On This Date (June 30, 1863)

Mattocks(1)

Lt. Charles Mattocks of the 17th Maine (Maine State Archvies).

The 17th Maine passed June 30 in the Maryland town of Taneytown, and were even mustered in to receive their pay. That afternoon they marched to Emmitsburg, a town that apparently did not share the pro-Union sympathies that men had experienced earlier. “It has never fallen to my lot to see such a malignant set of countenances,” said Pvt. John Haley.

“I should not be surprised if we begin the month of July with a fight,” Lt. Charles Mattocks wrote in his journal. “We are now close upon the enemy, and I somewhat think there will be a few guns fired July 1st.”

On the night of June 30, XI Corps commander Oliver Otis Howard was about to go to bed at his headquarters at a Jesuit college in Emmitsburg when he received a summons from Maj. Gen. John Reynolds, who commanded one wing of the army, consisting of the I, III, and I Corps. He wanted Howard to meet him at Moritz Tavern, where Reynolds had stopped for the night. It was about six miles away, near Marsh Creek. Howard and his brother Charles found Reynolds in a small farmhouse that was nearly empty of furniture. “General Reynolds was a tall, vigorous man of quick motion and nervous temperament,” Charles Howard recalled. “That night he was somewhat paler than usual and seemed to feel anxious or at least to keenly alive to the responsibility resting upon him.”

There was one table in the room where they talked, and it was piled with maps and messages. The two generals went through the dispatches from headquarters and discussed the possibilities of battle. Howard left around eleven. He recalled thinking that Reynolds seemed depressed, almost as though he had received a foreshadowing of what was going to happen the next day. Back at his headquarters, Howard got only about an hour’s sleep before an orderly woke him with orders, directed to Reynolds, about the army’s movements. The I and XI Corps were told to move north to Gettysburg.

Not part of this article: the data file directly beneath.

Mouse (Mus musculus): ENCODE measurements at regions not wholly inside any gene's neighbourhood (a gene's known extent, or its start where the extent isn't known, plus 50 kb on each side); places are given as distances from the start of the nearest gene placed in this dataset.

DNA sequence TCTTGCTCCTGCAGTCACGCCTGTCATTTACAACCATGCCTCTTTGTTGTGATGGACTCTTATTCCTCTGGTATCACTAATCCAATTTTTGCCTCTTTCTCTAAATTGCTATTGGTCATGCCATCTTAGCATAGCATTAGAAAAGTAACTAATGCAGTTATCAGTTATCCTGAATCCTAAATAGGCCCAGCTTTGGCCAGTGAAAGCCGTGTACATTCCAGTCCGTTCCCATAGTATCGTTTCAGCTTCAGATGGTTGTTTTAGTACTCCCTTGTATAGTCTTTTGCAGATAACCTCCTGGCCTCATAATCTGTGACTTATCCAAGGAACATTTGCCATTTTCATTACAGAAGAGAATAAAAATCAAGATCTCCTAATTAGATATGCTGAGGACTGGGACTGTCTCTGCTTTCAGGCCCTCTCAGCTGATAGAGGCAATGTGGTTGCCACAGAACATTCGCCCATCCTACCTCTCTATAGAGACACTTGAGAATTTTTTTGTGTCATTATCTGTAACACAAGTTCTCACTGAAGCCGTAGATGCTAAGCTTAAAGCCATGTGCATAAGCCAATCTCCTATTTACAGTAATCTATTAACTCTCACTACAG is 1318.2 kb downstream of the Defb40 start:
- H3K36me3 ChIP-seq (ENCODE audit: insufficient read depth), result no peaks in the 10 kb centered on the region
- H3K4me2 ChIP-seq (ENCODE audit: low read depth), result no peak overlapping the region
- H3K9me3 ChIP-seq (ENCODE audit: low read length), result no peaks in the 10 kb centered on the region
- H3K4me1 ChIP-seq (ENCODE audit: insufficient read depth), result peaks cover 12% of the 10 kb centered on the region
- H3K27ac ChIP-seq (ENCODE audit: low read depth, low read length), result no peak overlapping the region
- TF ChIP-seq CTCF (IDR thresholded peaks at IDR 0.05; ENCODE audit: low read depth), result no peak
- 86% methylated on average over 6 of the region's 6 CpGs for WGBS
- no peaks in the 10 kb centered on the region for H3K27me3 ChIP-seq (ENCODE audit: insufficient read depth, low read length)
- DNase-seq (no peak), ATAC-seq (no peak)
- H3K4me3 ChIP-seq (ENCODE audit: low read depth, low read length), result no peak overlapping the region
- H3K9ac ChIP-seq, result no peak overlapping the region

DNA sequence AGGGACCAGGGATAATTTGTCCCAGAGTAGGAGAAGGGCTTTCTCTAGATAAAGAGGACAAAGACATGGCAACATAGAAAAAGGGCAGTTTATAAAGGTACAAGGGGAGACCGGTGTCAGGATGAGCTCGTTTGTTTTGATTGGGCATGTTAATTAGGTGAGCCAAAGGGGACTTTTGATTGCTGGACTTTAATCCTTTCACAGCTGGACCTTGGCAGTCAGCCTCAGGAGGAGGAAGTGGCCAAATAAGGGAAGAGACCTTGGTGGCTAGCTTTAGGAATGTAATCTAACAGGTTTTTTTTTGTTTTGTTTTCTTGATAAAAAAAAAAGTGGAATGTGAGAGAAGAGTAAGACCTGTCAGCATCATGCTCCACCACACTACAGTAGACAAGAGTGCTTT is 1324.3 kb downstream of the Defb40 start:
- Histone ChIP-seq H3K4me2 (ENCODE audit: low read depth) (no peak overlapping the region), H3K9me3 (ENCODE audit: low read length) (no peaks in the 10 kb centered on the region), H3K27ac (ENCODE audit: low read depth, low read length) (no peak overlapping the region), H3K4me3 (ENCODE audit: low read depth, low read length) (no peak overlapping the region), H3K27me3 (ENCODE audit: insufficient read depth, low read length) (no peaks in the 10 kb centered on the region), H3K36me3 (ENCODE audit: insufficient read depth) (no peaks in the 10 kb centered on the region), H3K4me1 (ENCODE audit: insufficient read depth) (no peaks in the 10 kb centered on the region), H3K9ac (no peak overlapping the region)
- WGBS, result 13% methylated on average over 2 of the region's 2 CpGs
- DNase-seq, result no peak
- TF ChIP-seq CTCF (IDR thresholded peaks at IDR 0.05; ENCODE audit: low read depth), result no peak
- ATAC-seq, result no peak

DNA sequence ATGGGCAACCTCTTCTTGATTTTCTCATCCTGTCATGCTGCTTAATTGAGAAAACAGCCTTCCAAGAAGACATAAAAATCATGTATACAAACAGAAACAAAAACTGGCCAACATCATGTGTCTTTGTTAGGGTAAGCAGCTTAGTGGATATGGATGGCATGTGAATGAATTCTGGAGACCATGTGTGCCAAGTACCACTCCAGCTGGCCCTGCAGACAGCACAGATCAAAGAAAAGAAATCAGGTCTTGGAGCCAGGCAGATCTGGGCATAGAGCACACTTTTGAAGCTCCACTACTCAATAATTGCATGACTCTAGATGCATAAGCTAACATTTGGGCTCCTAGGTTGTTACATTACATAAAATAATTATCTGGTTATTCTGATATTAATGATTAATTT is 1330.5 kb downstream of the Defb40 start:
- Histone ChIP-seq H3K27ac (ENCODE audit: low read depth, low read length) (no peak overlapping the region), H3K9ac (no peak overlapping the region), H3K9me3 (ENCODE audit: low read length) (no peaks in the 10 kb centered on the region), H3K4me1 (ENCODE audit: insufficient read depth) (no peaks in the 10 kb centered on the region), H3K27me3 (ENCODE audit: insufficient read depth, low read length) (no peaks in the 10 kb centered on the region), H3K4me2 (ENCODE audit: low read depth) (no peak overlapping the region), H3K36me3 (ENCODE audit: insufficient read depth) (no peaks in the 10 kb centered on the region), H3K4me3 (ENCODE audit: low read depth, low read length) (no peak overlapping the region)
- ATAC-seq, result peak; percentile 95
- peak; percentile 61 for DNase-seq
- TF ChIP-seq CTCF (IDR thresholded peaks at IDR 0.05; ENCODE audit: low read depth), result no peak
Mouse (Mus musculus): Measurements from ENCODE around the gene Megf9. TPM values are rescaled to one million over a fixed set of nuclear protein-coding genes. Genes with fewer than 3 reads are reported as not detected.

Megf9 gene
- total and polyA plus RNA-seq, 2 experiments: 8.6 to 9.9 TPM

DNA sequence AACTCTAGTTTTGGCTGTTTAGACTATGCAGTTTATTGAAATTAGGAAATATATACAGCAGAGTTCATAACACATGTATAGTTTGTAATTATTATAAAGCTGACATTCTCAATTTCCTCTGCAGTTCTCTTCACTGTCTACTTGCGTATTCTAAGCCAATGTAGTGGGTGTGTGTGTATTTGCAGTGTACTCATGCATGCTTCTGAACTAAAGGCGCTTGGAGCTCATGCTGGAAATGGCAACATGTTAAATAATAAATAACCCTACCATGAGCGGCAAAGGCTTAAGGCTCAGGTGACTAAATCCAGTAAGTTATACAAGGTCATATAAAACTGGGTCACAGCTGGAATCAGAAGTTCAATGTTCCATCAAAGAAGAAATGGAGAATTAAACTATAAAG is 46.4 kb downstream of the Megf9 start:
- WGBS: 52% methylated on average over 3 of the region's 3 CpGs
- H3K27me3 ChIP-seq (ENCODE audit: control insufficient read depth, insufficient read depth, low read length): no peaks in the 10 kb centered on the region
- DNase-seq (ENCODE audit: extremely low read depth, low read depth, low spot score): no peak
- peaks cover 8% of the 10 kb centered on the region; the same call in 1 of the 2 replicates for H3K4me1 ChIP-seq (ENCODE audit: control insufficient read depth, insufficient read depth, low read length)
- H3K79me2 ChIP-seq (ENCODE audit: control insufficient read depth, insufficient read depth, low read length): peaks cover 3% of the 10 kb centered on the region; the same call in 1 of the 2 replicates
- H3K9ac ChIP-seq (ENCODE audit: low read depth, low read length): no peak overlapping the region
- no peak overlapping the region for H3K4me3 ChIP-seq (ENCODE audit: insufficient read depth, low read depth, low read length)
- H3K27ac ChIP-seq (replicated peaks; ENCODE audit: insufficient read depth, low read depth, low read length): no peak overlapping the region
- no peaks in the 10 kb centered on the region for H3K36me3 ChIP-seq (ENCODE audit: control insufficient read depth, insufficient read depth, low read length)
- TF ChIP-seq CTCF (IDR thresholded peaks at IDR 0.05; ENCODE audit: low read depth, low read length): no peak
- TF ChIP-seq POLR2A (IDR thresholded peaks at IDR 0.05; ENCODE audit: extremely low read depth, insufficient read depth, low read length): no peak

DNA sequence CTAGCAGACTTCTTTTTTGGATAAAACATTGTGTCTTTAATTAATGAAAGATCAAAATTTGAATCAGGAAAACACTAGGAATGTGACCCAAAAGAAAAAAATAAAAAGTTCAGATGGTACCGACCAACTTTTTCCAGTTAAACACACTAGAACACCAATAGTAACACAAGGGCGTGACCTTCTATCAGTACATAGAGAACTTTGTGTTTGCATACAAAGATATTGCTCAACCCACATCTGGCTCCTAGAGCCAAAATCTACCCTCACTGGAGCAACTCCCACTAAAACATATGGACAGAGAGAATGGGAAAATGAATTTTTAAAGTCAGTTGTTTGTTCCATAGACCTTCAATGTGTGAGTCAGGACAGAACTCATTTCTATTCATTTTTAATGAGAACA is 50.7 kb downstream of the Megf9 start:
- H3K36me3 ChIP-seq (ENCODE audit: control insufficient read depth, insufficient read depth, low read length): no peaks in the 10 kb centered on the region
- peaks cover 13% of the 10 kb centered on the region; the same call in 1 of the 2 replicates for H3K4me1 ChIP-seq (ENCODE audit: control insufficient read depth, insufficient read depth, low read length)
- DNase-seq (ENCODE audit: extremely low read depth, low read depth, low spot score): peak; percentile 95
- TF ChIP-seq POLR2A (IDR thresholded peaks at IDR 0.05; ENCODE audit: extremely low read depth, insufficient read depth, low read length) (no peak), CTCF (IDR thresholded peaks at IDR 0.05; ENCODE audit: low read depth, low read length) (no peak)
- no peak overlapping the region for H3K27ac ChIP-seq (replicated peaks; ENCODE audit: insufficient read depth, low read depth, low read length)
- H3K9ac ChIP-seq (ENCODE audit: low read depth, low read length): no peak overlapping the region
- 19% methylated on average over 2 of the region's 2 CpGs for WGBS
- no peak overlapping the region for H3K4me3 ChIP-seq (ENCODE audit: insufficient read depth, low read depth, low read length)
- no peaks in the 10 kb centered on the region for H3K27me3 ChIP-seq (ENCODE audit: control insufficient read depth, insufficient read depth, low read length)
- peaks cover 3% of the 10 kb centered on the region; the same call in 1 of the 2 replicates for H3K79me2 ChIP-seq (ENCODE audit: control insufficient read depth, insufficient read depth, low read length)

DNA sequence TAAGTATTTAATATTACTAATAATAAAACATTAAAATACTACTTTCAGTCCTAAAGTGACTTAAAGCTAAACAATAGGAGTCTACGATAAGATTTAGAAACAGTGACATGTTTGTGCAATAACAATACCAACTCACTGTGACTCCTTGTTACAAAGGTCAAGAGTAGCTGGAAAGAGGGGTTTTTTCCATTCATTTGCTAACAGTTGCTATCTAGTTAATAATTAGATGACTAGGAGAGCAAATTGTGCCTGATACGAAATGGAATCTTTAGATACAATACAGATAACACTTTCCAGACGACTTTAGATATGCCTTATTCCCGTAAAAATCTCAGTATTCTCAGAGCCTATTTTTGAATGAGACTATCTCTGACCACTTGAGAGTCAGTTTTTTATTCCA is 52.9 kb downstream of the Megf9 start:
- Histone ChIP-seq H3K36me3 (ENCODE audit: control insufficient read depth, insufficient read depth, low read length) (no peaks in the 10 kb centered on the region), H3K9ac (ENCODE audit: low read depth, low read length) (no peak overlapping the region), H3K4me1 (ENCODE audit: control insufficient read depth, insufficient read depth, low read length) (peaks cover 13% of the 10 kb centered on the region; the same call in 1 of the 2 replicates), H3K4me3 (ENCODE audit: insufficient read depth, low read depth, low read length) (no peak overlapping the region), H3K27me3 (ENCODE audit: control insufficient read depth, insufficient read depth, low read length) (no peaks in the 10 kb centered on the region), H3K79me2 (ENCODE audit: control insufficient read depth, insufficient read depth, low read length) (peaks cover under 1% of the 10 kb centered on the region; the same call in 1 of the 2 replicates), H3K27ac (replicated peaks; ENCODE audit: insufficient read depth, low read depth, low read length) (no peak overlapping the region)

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Adapted from Maine Roads to Gettysburg, which is available for purchase now. You can find it on Amazon.comBarnesandNoble.com, or at any fine bookseller near you.

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The Pictures and the Story

Gburg CoverA co-worker of my wife’s gave us this vintage Gettysburg souvenir booklet. Originally published in 1913, this is the fourteenth edition. It has tons of great photos of the battlefield taken by local photographer William Tipton in the nineteenth and early twentieth centuries.

ME MonsMy favorite page is this one, which features the Maine monuments on the battlefield.

Cburg PikeThis image shows monuments along the Chambersburg Pike (Rt. 30). That’s John Buford to the left and John Reynolds to the right. It’s a little startling to view this scene without seeing the large tree that stands behind Reynolds today. The monument at the far right is to James Hall’s 2nd Maine Battery, which saw hard fighting here on July 1.

1893 ReunionThis is the image that closes the booklet. It shows a gathering of generals, Union and Confederate, on East Cemetery Hill on April 29, 1893. The bearded man with his foot on the cannon is Oliver Otis Howard, who vigorously claimed credit for choosing Cemetery Hill as the place to post a reserve on July 1, thus establishing the core of the Union’s “fishhook” line. Notice his empty sleeve. Howard lost his right arm at the Battle of Fair Oaks in 1862. The man with the mutton chop whiskers at the center is former Confederate general James Longstreet. Seated to Longstreet’s left is Daniel Sickles, who commanded the III Corps at Gettysburg. He, of course, lost his leg during the battle. “The dismounted gun, upon the breech of which Gen. O.O. Howard has placed his foot, is typical, let us hope, of a soil that will never again be deluged with the blood of fratricidal strife, and that not only the North and South will ever keep closed the gulf that divided them in the past, but also that the present gulf of race prejudice that separates the white man from the still morally enslaved man of color will also be bridged so that the calamities of a race war will be unknown,” read the photo caption. Howard, who headed the Freedmen’s Bureau after the war, would certainly have agreed with that sentiment.

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Maine Roads to Gettysburg is available for purchase now! You can find it on Amazon.com, BarnesandNoble.com, or at any fine bookseller near you.